And that’s the problem. Legacy media could --- and should --- just stop reporting on issues. It should take the lead in fostering real conversations about important issues in our country, and race relations could be at the top of the list. There are tons of others that are vexing, too, but this country has never really had (at least, in my time), a real sustained conversation about race in America. Instead, legacy media simply reports on events and focuses on the wrong issues. More on that later.
Look at all of the race-related stories of late. Michael Brown, an unarmed black man, is shot dead by a police officer in Ferguson, Mo. That leads to days of violent protests, and a stark split in how the populace views the events. Blacks say the shooting raises important issues on race, yet a plurality of whites say it got too much attention, according to Pew Research Center poll.
In a Dayton-Ohio suburb, a black male is shot dead by police while walking through a local Walmart carrying what appears to be a toy gun. Judging from the photos in the local media, the demonstrations on behalf of the John Crawford, the slain man, were attended mostly by blacks; the demonstrations in support of the police, mostly by whites.
And now Levinson, who, in short, said attendance at Atlanta Hawks’ games stinks because southern whites are uncomfortable around blacks. Media has reported the story, what his emails said, the NBA’s self-congratulatory back slapping, and the predictable outrage by those offended by the emails. That reporting is all good, but it leaves open a critical question that deserves reasoned examination --- is Levinson right, and if he is, what does that mean for race in Atlanta? All of the denunciations of his incredibly clumsy and offensive remarks doesn’t change that he could very well be on to something.
Then, there are all of the other race-related issues that we talk about amongst ourselves, but don’t talk about together. Whites who clutch their purses or bags tighter when a young black male draws near, or who cross the street to avoid blacks; or blacks who won’t leave a store without a receipt for fear of being accused of shoplifting, or who duck in a store to avoid balding, tattooed white guys. Those are just a few examples.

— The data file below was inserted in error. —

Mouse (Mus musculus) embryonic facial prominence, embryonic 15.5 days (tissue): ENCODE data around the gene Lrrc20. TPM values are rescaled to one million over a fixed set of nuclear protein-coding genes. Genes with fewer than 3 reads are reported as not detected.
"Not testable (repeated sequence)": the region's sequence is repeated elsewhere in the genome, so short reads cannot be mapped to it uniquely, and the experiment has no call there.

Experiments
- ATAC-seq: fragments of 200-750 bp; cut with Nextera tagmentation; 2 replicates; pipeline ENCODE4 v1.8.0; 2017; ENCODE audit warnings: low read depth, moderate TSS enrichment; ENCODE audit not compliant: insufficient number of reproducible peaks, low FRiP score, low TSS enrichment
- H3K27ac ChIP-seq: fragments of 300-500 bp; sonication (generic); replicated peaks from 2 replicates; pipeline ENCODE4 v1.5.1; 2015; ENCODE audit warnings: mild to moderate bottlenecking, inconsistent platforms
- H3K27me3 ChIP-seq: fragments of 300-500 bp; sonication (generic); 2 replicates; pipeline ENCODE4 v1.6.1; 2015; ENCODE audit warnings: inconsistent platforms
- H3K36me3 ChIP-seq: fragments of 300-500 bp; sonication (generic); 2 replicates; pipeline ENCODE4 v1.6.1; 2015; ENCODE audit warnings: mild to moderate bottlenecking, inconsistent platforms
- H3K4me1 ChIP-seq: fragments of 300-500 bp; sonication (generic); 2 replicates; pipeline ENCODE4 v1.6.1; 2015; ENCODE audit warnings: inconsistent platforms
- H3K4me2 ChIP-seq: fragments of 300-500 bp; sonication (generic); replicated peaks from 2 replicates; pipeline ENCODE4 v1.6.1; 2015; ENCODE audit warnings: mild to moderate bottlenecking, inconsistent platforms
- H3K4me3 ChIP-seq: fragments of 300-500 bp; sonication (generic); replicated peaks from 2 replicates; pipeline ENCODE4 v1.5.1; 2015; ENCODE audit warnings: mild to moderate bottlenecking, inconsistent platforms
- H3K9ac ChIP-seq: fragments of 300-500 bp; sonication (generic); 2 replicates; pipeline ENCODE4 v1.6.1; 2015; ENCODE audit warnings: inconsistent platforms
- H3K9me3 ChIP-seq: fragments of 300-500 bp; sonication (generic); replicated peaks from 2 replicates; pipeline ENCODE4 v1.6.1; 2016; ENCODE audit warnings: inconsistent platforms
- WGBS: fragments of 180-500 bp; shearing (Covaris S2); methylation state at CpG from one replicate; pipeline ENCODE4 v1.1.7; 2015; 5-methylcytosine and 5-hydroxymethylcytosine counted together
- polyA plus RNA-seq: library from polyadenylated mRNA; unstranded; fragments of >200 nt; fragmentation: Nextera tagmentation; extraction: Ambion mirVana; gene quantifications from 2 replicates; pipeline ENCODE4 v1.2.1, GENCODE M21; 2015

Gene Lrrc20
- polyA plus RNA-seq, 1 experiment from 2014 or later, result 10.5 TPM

The issue of race in America lacks real, prolonged and serious leadership. There is no advantage for any elected official to make this topic a priority. Most whites don’t see race as much of a problem, and if the majority if the electorate doesn’t see something as an issue, why bother?
Well, there’s a big bother. There are plenty of people that want to pretend that the issue of race in America is exaggerated or it’s “better than it has been.” But there are plenty more who understand this is an issue that can cause immense social harm. Ferguson was a societal microcosm that should teach everyone a frightful lesson --- people who feel wronged, and reach a breaking point, will react, loud and angry. If the same had happened in St, Louis, Chicago, or New York, the proportional demonstration and violence would have made Watts look like a teeny, tiny neighborhood dispute.
And where’s the legacy media? It breathlessly covers the story as long as there are ratings to be gained. When the story begins to lose steam, the reporters disappear. It’s not like Michael Brown is any less dead, or that the people in Ferguson feel any less wronged. It’s just that the media has lost most of the interest it had at the height of a truly awful story.
This is not to say this is legacy media’s fault. It is not. Legacy media could use the examination of social issues as the niche it needs to remain relevant in a digital world. It has the reporting and editing expertise and community reach to make a real, lasting difference. What’s it waiting for?
Media can take the lead --- right now --- and lead open and honest conversations about race in communities across the country. And I mean going beyond the superficial, “I don’t like blacks,” or, “I don’t trust whites” polls we see so often. I mean a real look at how racial attitudes impact every aspect of all of our lives.
How does race impact where people live, and the ability for them to easily access city services? What’s race’s effect on the ability to secure a good-paying job with true, equal chances at promotion? What role does race play on Sunday mornings, when countless parishioners flock to churches and worship with people who look just like them?
These are powerful, important issues that need context, and, most importantly, solutions with community input. Some will argue this is the role editorial boards and best played in opinion pages. They would be wrong.
This is the role of the new legacy media, which should embrace leading a community through difficult issues.
Reporting what happens isn’t enough anymore. It’s time to become community activists that provides context and leads to solutions.